Epic Bookshot #4: The Wheel of Time


Four million words.
Fourteen books.

One prequel novel.

And I'm done. 

I couldn't tell you when I first started reading The Wheel of Time- I want to say it was sometime in and around junior high/early high school and for a long while, I was obsessed. I had grown up in the latter days of David Eddings when new volumes of series like The Mallorean and The Elenium and The Tamuli had been coming out every couple of years- so I was all too happy to jump onto another epic fantasy series and enjoy the ride.

Over the course of their original run in the early to mid-90s, I made it all the way to Book Ten, Crossroads of Twilight and then I got frustrated. It seemed like it was never going to end-- the 'plane' as it were, was circling the runway and didn't seem to be coming in for a landing anytime soon. So I kind of stepped away, because I was young. I was a teenager. I was bored. I'd see the subsequent volumes come out and sort of pick them up in the bookstore (hey, remember going to bookstores? Fun times!). Then Robert Jordan died and I think in my head at the time I was so dubious that some other author was going to finish these books and it'd be kind of lame that I just decided not to go back and pick them up.

(Granted, having snagged Mistborn: The Final Empire on Audible and started listening to some Brandon Sanderson, I now fully admit that was an idiotic thing to think-- but at the time, it seemed to make sense.)

Flash forward to last year. (Hey, remember last year? Which seems like 100 years ago now? Fun times!) After a weird, 'dropped onto YouTube at Midnight and featured Billy Zane' attempt at a pilot episode for a series, there was some more legal wrangling between the holders of the movie and television right and Jordan's estate until finally, in the wake of Game of Thrones and The Witcher, Amazon picked up The Wheel of Time and said, "oh, look at all this source material. I think we might have enough for a television show here." They started casting. They started filming. It's coming out next year sometime (assuming we get to next year that is) so what better time than to go back to the very beginning and make my way through the whole damn thing?

So I did.

I'll be honest: I'm not going to attempt to summarize the whole damn thing, so if you're reading this, I'm going to assume that you've read the series (or at least some of it.) Right off the bat, though, Robert Jordan throws down an interesting and- while I'm not an expert on fantasy- I'd call it 'trope-breaking' curveball. The Last Battle/Armageddon is coming and the man who can save the world (The Dragon Reborn) is going to need to be able to reach the male half of the True Source, saidin to 'channel.'  Only here's the kicker: men who can 'channel' are doomed to go insane.

So right away, you have an interesting dilemma. You have to get your Dragon Reborn to the end of the series and keep his sanity along the way. Like I said, I can't claim to have read everything in fantasy- but the exploration of mental illness tied together with a magic system was unique at the time- and it only gets better from there.

Gender dynamics? Well, only the women can do magic/channel safely. The main magic order, The Aes Sedai have a group of women dedicated to hunting down the men who can channel and cutting them off from the True Source so they can't do it anymore. That's different. Of the twelve main nations in the world of the series, six of them have Queens and nobody seems to bat an eye.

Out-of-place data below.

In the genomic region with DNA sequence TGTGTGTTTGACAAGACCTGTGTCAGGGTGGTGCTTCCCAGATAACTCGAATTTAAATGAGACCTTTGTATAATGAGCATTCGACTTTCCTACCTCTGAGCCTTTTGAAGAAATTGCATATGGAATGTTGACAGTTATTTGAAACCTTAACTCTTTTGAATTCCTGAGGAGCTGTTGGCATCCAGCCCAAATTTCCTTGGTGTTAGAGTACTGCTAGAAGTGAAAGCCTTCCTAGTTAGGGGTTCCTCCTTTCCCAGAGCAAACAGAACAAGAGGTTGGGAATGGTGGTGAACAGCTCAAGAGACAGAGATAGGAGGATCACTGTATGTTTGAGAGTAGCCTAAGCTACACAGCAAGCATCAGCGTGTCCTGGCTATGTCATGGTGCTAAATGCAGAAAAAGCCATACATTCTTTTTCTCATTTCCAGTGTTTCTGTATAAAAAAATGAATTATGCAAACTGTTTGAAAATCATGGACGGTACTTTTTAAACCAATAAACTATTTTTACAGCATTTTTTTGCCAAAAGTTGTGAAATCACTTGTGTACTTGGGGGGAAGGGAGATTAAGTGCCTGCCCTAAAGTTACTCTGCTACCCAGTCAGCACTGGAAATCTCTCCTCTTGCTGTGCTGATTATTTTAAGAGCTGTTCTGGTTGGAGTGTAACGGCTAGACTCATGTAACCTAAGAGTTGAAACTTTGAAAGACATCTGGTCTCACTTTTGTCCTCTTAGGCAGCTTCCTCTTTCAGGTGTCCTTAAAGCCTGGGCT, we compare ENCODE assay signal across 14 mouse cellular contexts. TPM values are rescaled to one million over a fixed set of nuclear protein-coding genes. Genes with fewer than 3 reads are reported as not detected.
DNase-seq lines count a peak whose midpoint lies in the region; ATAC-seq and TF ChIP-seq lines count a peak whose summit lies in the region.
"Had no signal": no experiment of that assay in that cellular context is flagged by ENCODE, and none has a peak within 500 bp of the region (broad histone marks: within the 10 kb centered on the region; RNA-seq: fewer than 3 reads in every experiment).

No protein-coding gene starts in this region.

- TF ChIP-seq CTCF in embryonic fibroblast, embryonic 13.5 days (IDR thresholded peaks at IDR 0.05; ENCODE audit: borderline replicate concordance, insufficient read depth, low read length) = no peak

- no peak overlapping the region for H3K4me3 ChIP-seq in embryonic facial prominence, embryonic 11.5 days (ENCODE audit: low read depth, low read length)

There's also the overall cultural influences on the world that are worth talking about. As a whole, this series is a massive, massive departure from shall we say, more Eurocentric notions of fantasy. The influences of things like Hinduism, Buddhism and just Asia full stop are evident and refreshing. The level of cultural detail that Jordan goes into- not just overall, but for each individual country is almost exhausting but equally amazing, because it's a level of world-building that is just beyond anything I had ever read in fantasy before. 

But, there's also a fundamental problem that Jordan runs into, especially in a series with what was planned to be twelve volumes but ended up being fourteen: the slog. Fans of the series define the slog as Volumes 8-10 (The Path of Daggers, Winter's Heart, Crossroads of Twilight)- but there's a stretch where Jordan wanders into the weeds a bit. The plot seems to stall out. (There's one book and I believe it might be Winter's Heart where one character, Elayne takes baths incessantly. That's like all she does.) It's frustrating- but when you break through and get to Knife of Dreams and then Sanderson's conclusion of the series, everything trips into fast forward and things start happening at a breakneck pace that makes you forget all about it- but when you're in The Slog, the series gets so so frustrating at times, but to be fair to it: it does pay off. It just takes a few books to get there.

Of course, now that I'm done with the entire thing, I want to go back and re-read it, to see what else jumps out at me. I think that's probably the real brilliance of this series- as soon as you're done, you want to go back and hit the high points- or re-read your favorite books in the series or take in your favorite moments throughout. (The audiobooks featuring Michael Kramer and Kate Reading are also fantastic if that's your thing as well.)

Overall: If you like fantasy and haven't tackled this one yet- what are you waiting for? Is it quite a time commitment and it takes some perseverance, but it's worth it. If you've been hearing about the television show and want to read the series before it comes out? Also worth it.  This series is epic in every sense of the word and I cannot begin to tell you how excited I am to see what they do with the television show. 

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